This study has both strengths and weaknesses. Among the strengths we can highlight the use of large and well-characterized RA patient populations that allowed the development of a well-powered overall association analysis but also to investigate the effect modification by RF status. Overall, we had 80% of power to detect an OR of 1.18 (α=0.00089) for a SNP with a frequency of 0.25. On the other hand, it is worth mentioning the comprehensive analysis of the functional effect of the most interesting genetic variants on modulating immune responses, which was performed using a large sample size for this kind of studies. We analysed cQTL and hQTL data but also counts of 91 blood-derived cell populations and serum levels of 103 immunological proteins. An important limitation of this study was the impossibility to adjust linear regression analyses for potential confounding factors including concomitant treatments that might influence the response to TNFi. In addition, given the healthy nature of the subjects included in the HFGP cohort, we could not control our functional experiments by RF status.

In conclusion, this study validates the overall or RF-specific association of LINC02549 and LRRC55 loci with the response to TNFi and provides new insights into the functional role of these polymorphisms in modulating immune responses and response to anti-TNF drugs.

Data Availability Statement

All data used in this project have been meticulously catalogued and archived in the BBMRI-NL data infrastructure (https://hfgp.bbmri.nl/) using the MOLGENIS open-source platform for scientific data (69). This allows flexible data querying and download, including sufficiently rich metadata and interfaces for machine processing (R statistics, REST API) and using FAIR principles to optimize Findability, Accessibility, Interoperability and Reusability (70, 71). Genetic data from the discovery and DANBIO populations can be accessed at ftp.genyo.es and data from the DREAM registry are available at https://www.synapse.org/#!Synapse:syn3280809/wiki/194735 and https://www.synapse.org/#!Synapse:syn3280809/wiki/194736.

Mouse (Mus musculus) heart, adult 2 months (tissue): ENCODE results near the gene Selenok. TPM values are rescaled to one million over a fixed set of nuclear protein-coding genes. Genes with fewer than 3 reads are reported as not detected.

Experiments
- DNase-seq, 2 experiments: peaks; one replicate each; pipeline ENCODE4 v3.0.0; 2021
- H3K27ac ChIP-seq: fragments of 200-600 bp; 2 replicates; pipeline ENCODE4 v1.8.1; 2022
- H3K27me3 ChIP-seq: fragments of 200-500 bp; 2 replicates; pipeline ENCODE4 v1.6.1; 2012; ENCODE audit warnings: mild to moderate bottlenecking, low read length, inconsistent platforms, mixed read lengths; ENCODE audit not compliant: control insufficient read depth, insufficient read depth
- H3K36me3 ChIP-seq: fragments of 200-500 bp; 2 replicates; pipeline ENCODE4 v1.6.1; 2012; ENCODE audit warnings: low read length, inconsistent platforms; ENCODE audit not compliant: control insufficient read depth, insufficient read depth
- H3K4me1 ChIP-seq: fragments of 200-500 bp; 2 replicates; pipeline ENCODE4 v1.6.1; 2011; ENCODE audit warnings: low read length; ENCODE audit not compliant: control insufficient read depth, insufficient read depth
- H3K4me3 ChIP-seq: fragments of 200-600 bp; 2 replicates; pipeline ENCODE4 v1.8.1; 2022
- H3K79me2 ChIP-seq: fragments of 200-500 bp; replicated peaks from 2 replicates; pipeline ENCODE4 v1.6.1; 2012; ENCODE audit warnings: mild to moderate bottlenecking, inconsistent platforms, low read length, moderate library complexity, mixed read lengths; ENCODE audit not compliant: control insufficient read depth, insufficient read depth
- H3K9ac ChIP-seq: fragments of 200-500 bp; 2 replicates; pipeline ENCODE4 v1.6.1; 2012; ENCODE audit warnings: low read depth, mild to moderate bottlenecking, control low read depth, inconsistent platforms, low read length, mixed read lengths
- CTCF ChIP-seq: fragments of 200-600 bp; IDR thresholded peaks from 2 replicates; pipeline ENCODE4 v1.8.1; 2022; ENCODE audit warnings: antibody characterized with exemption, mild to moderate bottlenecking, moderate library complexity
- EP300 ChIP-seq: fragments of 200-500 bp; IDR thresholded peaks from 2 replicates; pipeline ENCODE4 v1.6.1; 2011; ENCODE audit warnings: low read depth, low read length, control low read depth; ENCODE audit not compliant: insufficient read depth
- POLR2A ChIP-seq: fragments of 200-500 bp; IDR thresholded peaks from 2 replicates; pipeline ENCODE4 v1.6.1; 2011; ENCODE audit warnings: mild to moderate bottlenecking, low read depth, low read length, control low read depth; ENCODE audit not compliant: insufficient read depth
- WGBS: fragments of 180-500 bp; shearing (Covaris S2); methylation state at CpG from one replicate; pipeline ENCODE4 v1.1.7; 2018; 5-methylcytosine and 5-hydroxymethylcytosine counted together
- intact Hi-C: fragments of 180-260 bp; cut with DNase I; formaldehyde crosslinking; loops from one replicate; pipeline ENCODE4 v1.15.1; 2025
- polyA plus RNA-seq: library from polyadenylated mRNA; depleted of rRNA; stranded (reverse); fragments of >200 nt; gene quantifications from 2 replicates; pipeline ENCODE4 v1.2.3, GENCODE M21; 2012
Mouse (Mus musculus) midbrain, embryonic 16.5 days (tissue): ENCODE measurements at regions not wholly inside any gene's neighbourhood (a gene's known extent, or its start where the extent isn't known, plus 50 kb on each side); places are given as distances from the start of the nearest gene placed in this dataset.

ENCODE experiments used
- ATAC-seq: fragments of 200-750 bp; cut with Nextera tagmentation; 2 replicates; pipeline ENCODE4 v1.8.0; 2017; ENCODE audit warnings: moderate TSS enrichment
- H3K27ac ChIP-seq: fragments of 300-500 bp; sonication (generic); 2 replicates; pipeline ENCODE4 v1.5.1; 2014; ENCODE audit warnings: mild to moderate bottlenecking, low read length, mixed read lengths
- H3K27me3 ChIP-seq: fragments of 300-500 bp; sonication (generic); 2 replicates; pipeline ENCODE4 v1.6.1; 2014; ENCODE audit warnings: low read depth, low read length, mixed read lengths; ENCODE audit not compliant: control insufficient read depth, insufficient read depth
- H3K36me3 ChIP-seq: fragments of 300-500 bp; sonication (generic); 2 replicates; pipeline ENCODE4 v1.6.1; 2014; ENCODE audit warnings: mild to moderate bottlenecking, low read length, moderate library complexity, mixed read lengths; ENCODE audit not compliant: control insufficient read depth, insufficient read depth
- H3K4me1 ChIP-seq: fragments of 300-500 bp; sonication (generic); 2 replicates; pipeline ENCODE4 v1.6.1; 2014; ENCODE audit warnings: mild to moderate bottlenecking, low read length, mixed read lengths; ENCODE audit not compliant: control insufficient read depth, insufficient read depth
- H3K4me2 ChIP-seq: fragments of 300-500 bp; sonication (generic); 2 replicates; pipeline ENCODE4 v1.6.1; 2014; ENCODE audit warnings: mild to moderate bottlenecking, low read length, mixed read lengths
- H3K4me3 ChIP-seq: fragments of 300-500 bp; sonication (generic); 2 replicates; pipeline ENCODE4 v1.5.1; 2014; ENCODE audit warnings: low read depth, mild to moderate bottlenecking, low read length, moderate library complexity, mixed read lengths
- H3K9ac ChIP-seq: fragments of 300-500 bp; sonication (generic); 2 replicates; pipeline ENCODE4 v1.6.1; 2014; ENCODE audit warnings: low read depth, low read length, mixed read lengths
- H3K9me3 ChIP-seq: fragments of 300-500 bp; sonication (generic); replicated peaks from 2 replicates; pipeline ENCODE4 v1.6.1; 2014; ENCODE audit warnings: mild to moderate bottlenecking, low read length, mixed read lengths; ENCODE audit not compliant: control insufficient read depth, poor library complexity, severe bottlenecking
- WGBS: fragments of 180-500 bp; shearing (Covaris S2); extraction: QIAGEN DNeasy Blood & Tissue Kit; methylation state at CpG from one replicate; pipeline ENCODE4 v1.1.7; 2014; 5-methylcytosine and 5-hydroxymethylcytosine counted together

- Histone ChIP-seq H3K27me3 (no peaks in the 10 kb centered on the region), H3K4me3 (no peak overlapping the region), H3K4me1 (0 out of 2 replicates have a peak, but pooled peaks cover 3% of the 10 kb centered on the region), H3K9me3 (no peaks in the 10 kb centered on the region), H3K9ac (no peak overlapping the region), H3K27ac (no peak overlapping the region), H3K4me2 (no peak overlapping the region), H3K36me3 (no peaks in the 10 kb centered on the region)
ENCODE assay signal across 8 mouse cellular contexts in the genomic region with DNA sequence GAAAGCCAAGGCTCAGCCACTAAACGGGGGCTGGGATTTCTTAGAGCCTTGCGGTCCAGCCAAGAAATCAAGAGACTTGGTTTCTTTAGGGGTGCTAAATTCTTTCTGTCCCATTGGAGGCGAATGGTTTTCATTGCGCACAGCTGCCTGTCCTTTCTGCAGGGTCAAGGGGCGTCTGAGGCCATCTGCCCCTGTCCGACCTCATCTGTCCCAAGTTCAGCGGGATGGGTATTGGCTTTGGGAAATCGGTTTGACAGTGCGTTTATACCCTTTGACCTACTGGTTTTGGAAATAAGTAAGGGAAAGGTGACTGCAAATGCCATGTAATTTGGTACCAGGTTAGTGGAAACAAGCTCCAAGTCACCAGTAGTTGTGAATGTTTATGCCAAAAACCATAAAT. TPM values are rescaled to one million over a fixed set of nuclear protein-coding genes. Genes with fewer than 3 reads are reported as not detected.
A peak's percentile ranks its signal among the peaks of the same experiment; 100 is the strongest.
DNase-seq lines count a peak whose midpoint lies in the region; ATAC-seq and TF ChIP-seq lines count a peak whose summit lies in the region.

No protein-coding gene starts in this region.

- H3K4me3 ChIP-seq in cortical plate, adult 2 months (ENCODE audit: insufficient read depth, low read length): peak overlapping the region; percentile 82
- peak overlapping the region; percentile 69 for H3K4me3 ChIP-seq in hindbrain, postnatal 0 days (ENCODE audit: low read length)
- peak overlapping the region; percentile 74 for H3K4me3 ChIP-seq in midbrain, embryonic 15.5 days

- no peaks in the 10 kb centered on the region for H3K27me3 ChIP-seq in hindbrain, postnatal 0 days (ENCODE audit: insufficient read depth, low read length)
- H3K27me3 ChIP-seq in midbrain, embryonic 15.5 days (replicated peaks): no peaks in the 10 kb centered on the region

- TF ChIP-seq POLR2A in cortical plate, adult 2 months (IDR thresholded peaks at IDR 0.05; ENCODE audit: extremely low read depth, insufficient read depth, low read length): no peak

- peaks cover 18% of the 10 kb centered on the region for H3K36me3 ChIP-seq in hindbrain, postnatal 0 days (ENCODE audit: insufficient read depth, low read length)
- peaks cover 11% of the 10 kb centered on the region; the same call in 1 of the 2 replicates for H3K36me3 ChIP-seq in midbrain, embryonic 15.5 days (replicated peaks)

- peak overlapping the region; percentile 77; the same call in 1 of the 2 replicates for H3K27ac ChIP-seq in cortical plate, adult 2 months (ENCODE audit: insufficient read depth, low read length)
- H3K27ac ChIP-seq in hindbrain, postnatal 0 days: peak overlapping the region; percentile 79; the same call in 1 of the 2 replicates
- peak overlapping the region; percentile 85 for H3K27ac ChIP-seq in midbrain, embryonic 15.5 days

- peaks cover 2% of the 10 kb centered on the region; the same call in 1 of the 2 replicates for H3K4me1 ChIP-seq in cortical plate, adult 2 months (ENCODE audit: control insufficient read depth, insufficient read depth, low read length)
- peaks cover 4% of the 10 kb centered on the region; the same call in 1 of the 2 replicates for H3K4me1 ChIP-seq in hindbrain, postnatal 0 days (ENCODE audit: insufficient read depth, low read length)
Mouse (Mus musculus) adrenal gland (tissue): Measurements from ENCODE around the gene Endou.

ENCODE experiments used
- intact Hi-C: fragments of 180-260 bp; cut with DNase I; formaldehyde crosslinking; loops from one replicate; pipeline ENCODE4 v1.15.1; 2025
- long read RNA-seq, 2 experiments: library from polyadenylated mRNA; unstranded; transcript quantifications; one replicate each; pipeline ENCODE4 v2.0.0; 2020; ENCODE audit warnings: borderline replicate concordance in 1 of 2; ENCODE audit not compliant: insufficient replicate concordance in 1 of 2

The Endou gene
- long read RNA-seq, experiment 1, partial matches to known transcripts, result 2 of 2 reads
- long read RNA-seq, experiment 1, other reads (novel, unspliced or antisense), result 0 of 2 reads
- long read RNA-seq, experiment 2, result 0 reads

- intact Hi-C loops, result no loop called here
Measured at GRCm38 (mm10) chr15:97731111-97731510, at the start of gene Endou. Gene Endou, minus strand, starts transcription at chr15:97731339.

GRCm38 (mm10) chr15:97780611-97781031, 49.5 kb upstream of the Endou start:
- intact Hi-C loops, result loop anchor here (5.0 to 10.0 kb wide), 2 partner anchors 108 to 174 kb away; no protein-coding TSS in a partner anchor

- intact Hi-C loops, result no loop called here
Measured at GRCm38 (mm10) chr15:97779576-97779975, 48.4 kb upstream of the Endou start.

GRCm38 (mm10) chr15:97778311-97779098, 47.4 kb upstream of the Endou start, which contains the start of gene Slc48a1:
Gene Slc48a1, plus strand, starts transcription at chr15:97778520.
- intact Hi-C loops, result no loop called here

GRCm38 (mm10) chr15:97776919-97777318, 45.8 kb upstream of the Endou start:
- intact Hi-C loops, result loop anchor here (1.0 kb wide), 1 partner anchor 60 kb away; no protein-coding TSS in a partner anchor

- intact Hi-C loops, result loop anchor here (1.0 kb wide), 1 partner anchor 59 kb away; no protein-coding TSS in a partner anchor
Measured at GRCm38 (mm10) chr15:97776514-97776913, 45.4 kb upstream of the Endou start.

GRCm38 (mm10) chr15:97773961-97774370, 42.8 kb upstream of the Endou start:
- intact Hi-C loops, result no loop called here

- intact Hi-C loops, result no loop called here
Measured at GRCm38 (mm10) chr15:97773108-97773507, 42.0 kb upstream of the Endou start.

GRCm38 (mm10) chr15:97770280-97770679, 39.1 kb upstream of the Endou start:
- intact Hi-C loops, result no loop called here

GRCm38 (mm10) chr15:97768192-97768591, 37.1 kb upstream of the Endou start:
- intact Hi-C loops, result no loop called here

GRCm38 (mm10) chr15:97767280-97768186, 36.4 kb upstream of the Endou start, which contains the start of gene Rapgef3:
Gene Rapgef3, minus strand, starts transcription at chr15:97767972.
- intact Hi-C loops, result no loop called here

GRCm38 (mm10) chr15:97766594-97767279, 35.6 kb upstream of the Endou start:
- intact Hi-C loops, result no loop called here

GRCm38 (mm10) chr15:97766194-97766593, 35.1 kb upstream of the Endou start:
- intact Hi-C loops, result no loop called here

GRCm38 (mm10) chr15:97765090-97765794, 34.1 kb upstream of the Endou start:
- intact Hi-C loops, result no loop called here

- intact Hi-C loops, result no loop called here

Ethics Statement

The study was approved by the ethical review committee of participant institutions: Virgen de las Nieves University Hospital (2012/89); Santa Maria Hospital-CHLN (CE 877/121.2012); University Clinical Hospital of Santiago de Compostela (2013/156); Wroclaw Medical University (KB-625/2016); Radboud university medical center (2011/299) and by the Regional Ethics Committee of Central Denmark Region (S-20120113). The patients/participants provided their written informed consent to participate in this study.

Author Contributions

RC and JSa designed the study and drafted the manuscript. JMSM, AM-D, and AJCS were responsible for genotyping. MALN, HC, LQ, SS, BG, MH, IF, EP-P, PC-Z, JSw, AB, SV, EP, MF, AE, MC, VA, JF, MJ, KBK, EC, and JSa coordinated the sample collection and HC, IF, and MF were involved in the records review and data acquisition. JMSM and JSa performed data quality control of genetic data and statistical analysis. MN, RTH, YL provided the functional raw data and JSa performed the analysis of functional data. All authors contributed to and approved the final version of the manuscript.

Funding